Lookingglass Theatre Company
"I do not believe that the kind of society I describe necessarily will arrive, but . . . something resembling it could arrive," said George Orwell of his 1949 novel 1984. Writing at the dawn of the cold war, Orwell prophesied a totalitarian state at once highly advanced and woefully inefficient, where socialist revolution had turned in upon itself. He'd issued a similar warning in Animal Farm, his 1945 fable about farm animals who overthrow their human master only to become slaves of the pigs. Like 1984 the book was set in England; clearly the message was "it can happen here too."
Orwell was a disillusioned socialist distraught at how the ideals of the Russian Revolution had gone astray. But Animal Farm and 1984--his last books--are much more than satires of Stalinism. They warn, as Christopher Hitchens writes in his introduction to the Orwell-centenary edition of the two novels, of "the lethal temptation to exchange freedom for security: a bargain that invariably ends up with the surrender of both." It's a timely theme now, which is doubtless why two companies have chosen to mount productions based on the books. Lookingglass Theatre is introducing Andrew White's adaptation of 1984 while Bailiwick Repertory is mounting a revival of Sir Peter Hall's 1983 musical version of Animal Farm, first performed by Bailiwick in 1987.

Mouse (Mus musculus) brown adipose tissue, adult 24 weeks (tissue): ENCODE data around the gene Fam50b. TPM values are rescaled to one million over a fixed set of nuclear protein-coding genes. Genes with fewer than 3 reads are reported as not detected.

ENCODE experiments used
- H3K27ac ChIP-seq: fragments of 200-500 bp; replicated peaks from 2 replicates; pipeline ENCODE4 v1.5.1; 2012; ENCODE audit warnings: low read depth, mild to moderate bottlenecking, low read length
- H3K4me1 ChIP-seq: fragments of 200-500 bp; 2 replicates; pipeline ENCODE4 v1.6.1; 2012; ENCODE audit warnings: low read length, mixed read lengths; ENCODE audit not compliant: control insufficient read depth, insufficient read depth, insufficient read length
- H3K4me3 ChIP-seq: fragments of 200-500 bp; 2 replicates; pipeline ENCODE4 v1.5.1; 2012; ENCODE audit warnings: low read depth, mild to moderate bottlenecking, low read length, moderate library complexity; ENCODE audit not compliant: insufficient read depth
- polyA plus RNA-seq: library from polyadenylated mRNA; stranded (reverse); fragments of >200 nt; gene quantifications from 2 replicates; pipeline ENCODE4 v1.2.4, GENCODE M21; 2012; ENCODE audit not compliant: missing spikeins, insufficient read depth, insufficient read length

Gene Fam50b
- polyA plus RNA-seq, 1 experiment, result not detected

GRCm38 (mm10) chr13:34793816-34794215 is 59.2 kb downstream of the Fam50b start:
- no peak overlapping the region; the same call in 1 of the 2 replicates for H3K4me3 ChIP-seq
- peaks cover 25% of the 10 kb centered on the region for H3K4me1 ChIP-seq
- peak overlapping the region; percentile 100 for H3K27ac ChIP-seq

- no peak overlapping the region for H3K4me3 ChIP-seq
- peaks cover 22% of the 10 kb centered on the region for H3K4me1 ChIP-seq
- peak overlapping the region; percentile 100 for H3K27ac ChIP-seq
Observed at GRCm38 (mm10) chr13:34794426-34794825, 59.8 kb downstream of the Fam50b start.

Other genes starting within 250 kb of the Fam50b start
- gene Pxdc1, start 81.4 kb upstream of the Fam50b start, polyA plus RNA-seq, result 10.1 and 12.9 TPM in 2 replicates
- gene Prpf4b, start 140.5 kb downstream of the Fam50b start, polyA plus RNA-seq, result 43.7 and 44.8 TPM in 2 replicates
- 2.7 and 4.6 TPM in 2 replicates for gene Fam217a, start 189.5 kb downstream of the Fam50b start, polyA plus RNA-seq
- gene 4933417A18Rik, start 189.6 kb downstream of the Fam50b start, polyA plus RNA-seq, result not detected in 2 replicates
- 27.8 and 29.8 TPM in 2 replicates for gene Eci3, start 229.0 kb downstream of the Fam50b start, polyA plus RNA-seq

Lookingglass's earnest 1984 tells of drab everyman Winston Smith, a resident of London--now an outpost of the transatlantic empire Oceania, whose mainland is the former United States. Oceania is in a state of constant war with Eurasia and/or Eastasia; alliances change, but the paranoia is permanent. A functionary in the Records Department, Winston works, eats, and sleeps under surveillance by "telescreens" that from time to time broadcast upbeat news from the front, mandatory "exerthenics" fitness sessions, and images of Oceania's ruler, the ever watchful Big Brother. (In the novel Smith alters newspaper reports to adhere to political orthodoxy; in Lookingglass's multimedia staging, he edits video footage for broadcast, removing the doubts expressed by some soldiers about Oceania's occupation of another country.)